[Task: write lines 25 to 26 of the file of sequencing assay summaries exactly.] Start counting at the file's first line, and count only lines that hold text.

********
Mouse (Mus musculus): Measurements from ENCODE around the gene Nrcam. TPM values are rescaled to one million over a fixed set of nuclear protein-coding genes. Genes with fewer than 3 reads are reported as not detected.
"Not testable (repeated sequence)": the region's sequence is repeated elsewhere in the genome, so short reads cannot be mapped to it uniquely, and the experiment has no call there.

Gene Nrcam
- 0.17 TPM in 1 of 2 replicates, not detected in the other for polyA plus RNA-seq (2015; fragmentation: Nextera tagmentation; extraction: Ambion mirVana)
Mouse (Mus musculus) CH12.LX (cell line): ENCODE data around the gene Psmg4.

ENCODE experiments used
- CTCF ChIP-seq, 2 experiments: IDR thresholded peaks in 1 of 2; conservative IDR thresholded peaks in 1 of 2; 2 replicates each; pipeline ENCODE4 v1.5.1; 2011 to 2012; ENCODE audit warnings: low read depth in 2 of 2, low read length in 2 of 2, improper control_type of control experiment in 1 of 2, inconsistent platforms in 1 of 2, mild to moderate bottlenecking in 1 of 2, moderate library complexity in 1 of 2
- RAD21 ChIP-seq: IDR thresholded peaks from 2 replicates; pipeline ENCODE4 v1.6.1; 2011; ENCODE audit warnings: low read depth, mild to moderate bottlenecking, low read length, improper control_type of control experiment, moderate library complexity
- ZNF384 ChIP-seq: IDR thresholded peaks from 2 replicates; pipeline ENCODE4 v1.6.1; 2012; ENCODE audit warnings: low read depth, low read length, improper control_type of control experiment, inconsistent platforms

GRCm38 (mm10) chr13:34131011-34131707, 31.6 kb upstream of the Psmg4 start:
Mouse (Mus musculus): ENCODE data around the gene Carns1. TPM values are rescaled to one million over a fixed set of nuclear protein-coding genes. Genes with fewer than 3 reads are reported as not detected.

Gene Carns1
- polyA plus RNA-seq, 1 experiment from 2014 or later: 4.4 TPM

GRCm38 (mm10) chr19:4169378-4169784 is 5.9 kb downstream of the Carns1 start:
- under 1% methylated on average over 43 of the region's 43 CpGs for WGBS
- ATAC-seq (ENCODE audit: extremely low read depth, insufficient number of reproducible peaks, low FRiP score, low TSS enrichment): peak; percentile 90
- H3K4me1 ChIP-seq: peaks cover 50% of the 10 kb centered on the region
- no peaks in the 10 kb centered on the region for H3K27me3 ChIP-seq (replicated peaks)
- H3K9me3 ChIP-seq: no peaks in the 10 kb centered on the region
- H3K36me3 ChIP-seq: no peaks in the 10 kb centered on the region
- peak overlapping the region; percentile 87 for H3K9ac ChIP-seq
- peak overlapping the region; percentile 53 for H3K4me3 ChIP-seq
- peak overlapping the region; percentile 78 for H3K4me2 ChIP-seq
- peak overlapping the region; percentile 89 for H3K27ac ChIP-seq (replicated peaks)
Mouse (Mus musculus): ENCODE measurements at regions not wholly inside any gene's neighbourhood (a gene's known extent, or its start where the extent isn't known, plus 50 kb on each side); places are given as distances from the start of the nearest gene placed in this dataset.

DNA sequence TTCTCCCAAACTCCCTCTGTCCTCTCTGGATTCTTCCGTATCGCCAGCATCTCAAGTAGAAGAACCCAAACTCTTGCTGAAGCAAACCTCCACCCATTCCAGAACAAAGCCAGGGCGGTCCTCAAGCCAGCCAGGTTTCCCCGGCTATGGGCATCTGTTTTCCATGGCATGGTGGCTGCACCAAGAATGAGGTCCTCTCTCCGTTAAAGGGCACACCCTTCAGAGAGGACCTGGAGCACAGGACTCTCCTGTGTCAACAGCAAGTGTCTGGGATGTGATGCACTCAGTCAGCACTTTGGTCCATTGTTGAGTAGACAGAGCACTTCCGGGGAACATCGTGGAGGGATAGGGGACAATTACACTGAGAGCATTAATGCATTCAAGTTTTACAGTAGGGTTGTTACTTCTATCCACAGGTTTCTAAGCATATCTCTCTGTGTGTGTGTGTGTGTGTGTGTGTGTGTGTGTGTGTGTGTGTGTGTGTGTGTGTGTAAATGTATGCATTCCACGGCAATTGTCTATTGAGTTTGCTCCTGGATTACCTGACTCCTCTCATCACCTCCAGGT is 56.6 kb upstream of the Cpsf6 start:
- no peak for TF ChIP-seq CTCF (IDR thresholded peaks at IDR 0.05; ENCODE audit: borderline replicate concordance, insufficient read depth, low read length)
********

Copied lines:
Mouse (Mus musculus): ENCODE measurements at regions not wholly inside any gene's neighbourhood (a gene's known extent, or its start where the extent isn't known, plus 50 kb on each side); places are given as distances from the start of the nearest gene placed in this dataset.

DNA sequence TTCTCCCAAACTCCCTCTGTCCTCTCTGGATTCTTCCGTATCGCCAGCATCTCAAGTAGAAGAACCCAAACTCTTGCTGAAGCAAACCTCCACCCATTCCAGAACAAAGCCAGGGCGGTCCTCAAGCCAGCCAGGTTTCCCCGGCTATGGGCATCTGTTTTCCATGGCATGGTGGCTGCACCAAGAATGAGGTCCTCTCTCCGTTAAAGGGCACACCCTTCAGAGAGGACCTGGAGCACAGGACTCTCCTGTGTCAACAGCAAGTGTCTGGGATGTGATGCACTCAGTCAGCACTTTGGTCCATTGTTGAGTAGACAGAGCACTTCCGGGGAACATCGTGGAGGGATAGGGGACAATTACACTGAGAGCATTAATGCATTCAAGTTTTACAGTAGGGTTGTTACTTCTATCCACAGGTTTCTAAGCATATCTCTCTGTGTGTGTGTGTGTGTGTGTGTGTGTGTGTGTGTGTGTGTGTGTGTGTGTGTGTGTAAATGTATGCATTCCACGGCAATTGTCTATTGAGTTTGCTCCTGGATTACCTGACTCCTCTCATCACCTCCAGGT is 56.6 kb upstream of the Cpsf6 start: